Thursday, September 18, 2014
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10 National Parks to Visit in Honor of the 50th Anniversary of The Wilderness Act

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Big Bend National Park along the Rio Grande and Mexican border combines awe-inspiring limestone canyons with rich flora and fauna (including 60 kinds of cactus and 450 species of birds).
Big Bend National Park along the Rio Grande and Mexican border combines awe-inspiring limestone canyons with rich flora and fauna (including 60 kinds of cactus and 450 species of birds).

The Wilderness Act was passed 50 years ago to preserve the country’s most beautiful and awe-inspiring natural places for their recreation, wildlife, historic and scientific values and to protect these places from roads, development, logging and other incursions. Signed by President Lyndon Johnson in 1964, the act has since protected nearly 110 million acres of wilderness, making it among the greatest land conservation achievements in American history.

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    This preserve along the Rio Grande and Mexican border combines awe-inspiring limestone canyons with rich flora and fauna (including 60 kinds of cactus and 450 species of birds).

    Sequoia & Kings Canyon National Park

    Sequoia & Kings Canyon National Park

    Central California

    This park boasts some of the largest trees in the world. Walk amongst the Giant Sequoias, which can stretch between 200 and 300 feet into the sky.

    Yellowstone National Park

    Yellowstone National Park

    Northwestern Wyoming

    Most of the world's geysers—including the famous Old Faithful—are situated on the grounds of this iconic park, along with hot springs, steaming fumaroles, and bubbling mudpots. Plus, majestic species native to America—grizzly bears, wolves, bison, and elk—roam the lush lands, making for thrilling camping, hiking, and boating.

    Yosemite National Park

    Yosemite National Park

    Central California

    The Yosemite Valley rewards hikers and campers with an array of vistas of its many granite cliffs and waterfalls.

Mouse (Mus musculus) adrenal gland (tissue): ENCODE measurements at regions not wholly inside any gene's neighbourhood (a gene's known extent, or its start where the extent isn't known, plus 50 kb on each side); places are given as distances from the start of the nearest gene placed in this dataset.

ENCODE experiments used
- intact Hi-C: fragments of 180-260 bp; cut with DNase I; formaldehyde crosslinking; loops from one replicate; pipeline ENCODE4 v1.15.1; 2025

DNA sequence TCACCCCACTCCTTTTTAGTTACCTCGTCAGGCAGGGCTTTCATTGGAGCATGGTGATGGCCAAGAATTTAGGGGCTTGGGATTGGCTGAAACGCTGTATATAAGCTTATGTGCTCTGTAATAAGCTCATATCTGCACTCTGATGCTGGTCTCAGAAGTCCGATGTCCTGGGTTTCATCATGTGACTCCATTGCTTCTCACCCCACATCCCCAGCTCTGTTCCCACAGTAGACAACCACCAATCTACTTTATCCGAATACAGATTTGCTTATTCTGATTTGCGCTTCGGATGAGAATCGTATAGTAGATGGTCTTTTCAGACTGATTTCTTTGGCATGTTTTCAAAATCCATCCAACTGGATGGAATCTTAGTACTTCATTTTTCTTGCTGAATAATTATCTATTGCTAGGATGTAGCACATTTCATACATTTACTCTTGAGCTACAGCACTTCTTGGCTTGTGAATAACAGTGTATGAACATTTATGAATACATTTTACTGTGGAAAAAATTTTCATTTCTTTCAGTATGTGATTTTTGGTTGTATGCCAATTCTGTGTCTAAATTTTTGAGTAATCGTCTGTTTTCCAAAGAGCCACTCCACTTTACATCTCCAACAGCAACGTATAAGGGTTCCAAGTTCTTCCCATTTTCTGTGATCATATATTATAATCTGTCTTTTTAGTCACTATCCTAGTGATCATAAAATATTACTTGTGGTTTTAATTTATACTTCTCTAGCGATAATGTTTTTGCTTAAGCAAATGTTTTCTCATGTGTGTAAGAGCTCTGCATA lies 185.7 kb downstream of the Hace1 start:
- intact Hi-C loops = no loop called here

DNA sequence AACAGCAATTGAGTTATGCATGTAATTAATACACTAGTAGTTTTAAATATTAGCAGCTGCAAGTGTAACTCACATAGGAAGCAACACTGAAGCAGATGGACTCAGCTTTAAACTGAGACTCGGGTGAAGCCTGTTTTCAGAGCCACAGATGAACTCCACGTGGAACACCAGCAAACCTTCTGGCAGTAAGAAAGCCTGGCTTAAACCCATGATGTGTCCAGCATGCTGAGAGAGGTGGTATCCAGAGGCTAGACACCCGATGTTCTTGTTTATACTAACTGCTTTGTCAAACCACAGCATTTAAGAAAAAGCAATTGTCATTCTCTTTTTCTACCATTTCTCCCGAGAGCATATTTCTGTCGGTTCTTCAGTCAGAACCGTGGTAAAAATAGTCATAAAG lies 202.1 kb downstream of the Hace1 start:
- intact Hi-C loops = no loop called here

Grand Canyon National Park

    Grand Canyon National Park

    Northern Arizona

    Over the course of millions of years, the Colorado River cut a canyon 277 river miles long, up to 18 miles wide, and a mile deep—creating one of the world's greatest natural wonders.

    Olympic National Park

    Olympic National Park

    Northwestern Washington

    Mountain views, lush wildflower meadows, lively ocean tide pools, and ancient forests—visiting Olympic National Park means getting access to several completely different worlds.

    Arches National Park

    Arches National Park

    Eastern Utah

    More than 2,000 natural stone arches made of stunning red sandstone (including Delicate Arch, pictured here, which stands at 65 feet tall) provide some of America's best photo ops.

    Rocky Mountain National Park

    Rocky Mountain National Park

    Northern Colorado

    Hike along the Trail Ridge Road, which follows a ridge more than 11,000 feet high for 10 miles, showcasing the Rockies' famous peaks and the lush landscape below.

    Bryce Canyon National Park

    Bryce Canyon National Park

    Southwestern Utah

    Colorful rock spires, or hoodoos, created through centuries of erosion, give Bryce Canyon a distinctive look; a long history of Native American life gives it a rich backstory.

    Joshua Tree National Park

    Joshua Tree National Park

    Southern California

    Two deserts, the Mojave and the Colorado, meet at this park. With its giant branching yucca trees (also known as Joshua trees), huge granite monoliths, and rock piles, the reserve has the look and feel of another world.

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